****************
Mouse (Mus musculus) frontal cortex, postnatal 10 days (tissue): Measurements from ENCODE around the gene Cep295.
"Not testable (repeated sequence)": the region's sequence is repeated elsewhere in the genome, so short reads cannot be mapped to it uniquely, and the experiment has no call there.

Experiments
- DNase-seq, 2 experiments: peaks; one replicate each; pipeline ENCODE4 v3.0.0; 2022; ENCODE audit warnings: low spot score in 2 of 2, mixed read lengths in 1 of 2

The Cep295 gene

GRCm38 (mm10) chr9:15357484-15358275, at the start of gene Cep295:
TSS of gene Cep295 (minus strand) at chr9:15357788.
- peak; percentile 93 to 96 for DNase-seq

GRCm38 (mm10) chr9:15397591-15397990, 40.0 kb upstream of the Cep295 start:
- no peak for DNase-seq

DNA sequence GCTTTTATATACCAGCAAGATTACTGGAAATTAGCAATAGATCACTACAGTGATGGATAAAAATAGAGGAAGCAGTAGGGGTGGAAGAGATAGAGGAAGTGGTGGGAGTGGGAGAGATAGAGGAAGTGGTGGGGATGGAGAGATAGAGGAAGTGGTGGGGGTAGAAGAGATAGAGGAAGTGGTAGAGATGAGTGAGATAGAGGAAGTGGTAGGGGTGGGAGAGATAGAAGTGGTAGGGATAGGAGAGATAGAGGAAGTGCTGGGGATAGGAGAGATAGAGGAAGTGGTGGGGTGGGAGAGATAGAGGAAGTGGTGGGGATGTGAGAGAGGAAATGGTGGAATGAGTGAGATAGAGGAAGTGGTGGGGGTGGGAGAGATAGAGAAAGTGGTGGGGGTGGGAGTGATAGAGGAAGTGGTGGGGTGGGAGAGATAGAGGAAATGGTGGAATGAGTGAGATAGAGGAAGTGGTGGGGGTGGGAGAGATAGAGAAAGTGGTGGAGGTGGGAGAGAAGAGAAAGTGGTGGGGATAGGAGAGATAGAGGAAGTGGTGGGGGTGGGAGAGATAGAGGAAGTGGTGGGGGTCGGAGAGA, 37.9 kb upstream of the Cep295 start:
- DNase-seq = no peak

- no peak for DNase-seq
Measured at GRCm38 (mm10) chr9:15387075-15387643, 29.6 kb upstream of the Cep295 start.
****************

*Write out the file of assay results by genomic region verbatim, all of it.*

Mouse (Mus musculus) frontal cortex, postnatal 10 days (tissue): Measurements from ENCODE around the gene Cep295.
"Not testable (repeated sequence)": the region's sequence is repeated elsewhere in the genome, so short reads cannot be mapped to it uniquely, and the experiment has no call there.

Experiments
- DNase-seq, 2 experiments: peaks; one replicate each; pipeline ENCODE4 v3.0.0; 2022; ENCODE audit warnings: low spot score in 2 of 2, mixed read lengths in 1 of 2

The Cep295 gene

GRCm38 (mm10) chr9:15357484-15358275, at the start of gene Cep295:
TSS of gene Cep295 (minus strand) at chr9:15357788.
- peak; percentile 93 to 96 for DNase-seq

GRCm38 (mm10) chr9:15397591-15397990, 40.0 kb upstream of the Cep295 start:
- no peak for DNase-seq

DNA sequence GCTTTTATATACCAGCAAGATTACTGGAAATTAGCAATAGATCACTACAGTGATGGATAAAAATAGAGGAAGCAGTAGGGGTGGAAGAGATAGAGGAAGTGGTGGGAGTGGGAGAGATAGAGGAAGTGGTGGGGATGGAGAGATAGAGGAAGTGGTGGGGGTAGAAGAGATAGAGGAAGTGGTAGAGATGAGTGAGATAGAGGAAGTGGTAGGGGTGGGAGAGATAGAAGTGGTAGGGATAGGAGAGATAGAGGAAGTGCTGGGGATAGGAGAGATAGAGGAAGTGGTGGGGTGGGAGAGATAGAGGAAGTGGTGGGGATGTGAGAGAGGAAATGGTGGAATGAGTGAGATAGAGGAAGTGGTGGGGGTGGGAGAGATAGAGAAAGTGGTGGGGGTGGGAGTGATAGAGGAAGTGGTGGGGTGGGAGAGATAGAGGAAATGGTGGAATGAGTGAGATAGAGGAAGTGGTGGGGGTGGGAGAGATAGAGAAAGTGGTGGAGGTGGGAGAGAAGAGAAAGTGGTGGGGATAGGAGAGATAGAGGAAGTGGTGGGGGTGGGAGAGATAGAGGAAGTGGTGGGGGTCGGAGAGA, 37.9 kb upstream of the Cep295 start:
- DNase-seq = no peak

- no peak for DNase-seq
Measured at GRCm38 (mm10) chr9:15387075-15387643, 29.6 kb upstream of the Cep295 start.